The way a federal commission has investigated pornography is creating almost as much debate as pornography itself. Now a federal district court here is deciding if the commission threatened to blacklist stores that sell magazines like Penthouse and Playboy as ``purveyors of pornography.''
The controversy stems from a Feb. 11 letter, on commission stationery and signed by the commission's executive director, sent to 23 large corporations, many of which sell magazines like Penthouse and Playboy.
The letter said that during one of the six hearings on pornography, ``the commission received testimony alleging that your company is involved in the sale or distribution of pornography. The commission has determined that it would be appropriate to allow your company an opportunity to respond to the allegations prior to drafting its final report section on identified distributors.''
The anonymous testimony, which was later identified as given by the Rev. Donald Wildmon, head of the National Federation for Decency, was attached to the letter.
Within the next few weeks, major convenience and drugstore chains -- including Revco, Rite Aid, Peoples Drug, and the company-owned stores of 7-Eleven -- pulled the men's magazines off the shelf. Even some companies that did not receive the letter, like Gray Drug Fair and Chevron Corporation (which has convenience stores at some gas stations) stopped carrying them.
Lawyers for Playboy say that 12,000 stores have ``caved in''; Penthouse lawyers say the figure for them is closer to 20,000.
Lawyers and legal scholars say more is at stake here than just the men's magazine business. If the government prevails, they say, it could use the same tactics to curb other areas. And that, says Barry Lynn, a lawyer at the American Civil Liberties Union, could set a worrisome precedent for wider government intervention.
``If in fact pornography gives you bad ideas and therefore is regulable,'' he says, ``then why not have another [commission] to determine the impact of advertising and find ways to restrict that?''
A ``violence commission,'' Mr. Lynn goes on, could try to regulate violent material on television, in books and magazines -- and beyond that to violence in sporting events or to toys allegedly connected to violence. ``All kinds of industries are affected,'' Lynn says.
Adds John Kramer, dean of Georgetown University Law School, ``The government should not be in the business of boycotting'' American businesses.
In separate suits Playboy and Penthouse sued the government, saying the government had blacklisted their distributors. In a hearing last week before US District Judge John Garrett Penn, the government argued that in the letter it had urged the 23 companies to respond to the allegations, supplied a name and number to call, and had received little response. It added, however, that the commission's report, scheduled for release July 3, will not contain a list of stores that carry the magazines.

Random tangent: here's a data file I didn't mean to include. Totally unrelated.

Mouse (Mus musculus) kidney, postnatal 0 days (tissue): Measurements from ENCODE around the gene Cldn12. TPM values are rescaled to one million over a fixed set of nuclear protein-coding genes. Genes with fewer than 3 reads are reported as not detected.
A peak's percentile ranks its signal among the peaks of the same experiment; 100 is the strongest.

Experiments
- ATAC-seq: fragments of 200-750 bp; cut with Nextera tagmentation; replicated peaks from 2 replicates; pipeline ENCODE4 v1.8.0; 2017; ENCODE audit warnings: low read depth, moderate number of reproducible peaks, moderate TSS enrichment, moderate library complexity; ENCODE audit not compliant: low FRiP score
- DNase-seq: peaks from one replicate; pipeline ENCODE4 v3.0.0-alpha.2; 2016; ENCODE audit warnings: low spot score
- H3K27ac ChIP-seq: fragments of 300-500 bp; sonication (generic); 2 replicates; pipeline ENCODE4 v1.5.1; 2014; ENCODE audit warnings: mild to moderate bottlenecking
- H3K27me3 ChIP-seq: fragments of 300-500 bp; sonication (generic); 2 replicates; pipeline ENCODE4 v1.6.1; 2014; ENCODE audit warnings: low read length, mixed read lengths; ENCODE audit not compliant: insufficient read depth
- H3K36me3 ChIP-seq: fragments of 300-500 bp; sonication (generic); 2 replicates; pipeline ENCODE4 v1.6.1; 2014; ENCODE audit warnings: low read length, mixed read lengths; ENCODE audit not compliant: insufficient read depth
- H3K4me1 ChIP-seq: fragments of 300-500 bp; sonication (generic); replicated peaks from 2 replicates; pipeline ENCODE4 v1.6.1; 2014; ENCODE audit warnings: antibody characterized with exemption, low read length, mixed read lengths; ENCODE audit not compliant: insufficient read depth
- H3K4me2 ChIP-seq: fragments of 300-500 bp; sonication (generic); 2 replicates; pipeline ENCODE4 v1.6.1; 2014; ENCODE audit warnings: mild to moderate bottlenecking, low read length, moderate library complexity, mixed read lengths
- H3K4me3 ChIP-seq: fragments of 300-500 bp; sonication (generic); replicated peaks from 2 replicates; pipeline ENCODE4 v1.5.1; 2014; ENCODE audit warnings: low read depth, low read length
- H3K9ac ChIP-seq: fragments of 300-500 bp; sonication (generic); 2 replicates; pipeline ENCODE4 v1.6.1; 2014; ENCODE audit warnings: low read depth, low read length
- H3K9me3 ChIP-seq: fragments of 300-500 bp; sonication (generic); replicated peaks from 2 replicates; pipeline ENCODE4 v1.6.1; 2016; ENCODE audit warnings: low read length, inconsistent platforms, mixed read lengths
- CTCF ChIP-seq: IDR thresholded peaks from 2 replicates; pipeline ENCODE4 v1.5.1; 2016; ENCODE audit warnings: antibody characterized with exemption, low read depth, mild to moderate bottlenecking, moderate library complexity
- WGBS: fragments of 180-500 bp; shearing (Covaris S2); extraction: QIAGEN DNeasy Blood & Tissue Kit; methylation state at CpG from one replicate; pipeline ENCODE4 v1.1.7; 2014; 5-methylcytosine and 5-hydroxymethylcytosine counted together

Playboy and Penthouse also want the government to send a letter of retraction that would say that the Rev. Mr. Wildmon's views were not those of the commission. They hope that a retraction letter would persuade stores to put their magazines back on the shelf.
But the damage done will be hard to reverse, says law school dean Kramer. ``The genie's already out of the bottle,'' he says. ``You can't force someone to sell your magazine.''
Most of the convenience stores deny that the commission's letter made them drop the magazines. And Allen Wildmon, a spokesman for the National Federation for Decency and the Rev. Mr. Wildmon's brother, says that boycotts had persuaded some 6,000 outlets to discontinue such magazine sales, even before the Feb. 11 letter.
But Penthouse publisher Bob Guccione scoffs at such assertions. ``The fundamentalists have been picketing and boycotting those convenience stores totally ineffectively for years,'' he says. ``It wasn't until the letter from the attorney general's office was sent out'' that they dropped his magazine.
The commission's action, while not a fatal blow, will hurt the beleaguered men's magazine industry, says one analyst who asked not to be identified. ``Most of them [men's magazines] have been on the ragged edge for years,'' he says. ``This adds one more problem.''
Videocassettes, which make magazines look tame by comparison, have cut into sales. Furthermore, the potential readership is shrinking.
The analyst notes that Playboy should weather the latest storm better than some of its competitors. Sixty-five percent of the 4.1 million copies of Playboy sold each month are by subcription. By contrast, 96 percent of the 3.2 million Penthouse copies sold each month are through newsstands.
[On Tuesday voters in a Maine referendum rejected a proposed antipornography law by a more than 2 to 1. The proposal, introduced by the Christian Civic League of Maine, would have carried a maximum five-year prison term for anyone convicted of selling or promoting material found to be obscene. Opponents of the law, including teachers, librarians, and civil libertarians, warned it could lead to censorship of legitimate literature.]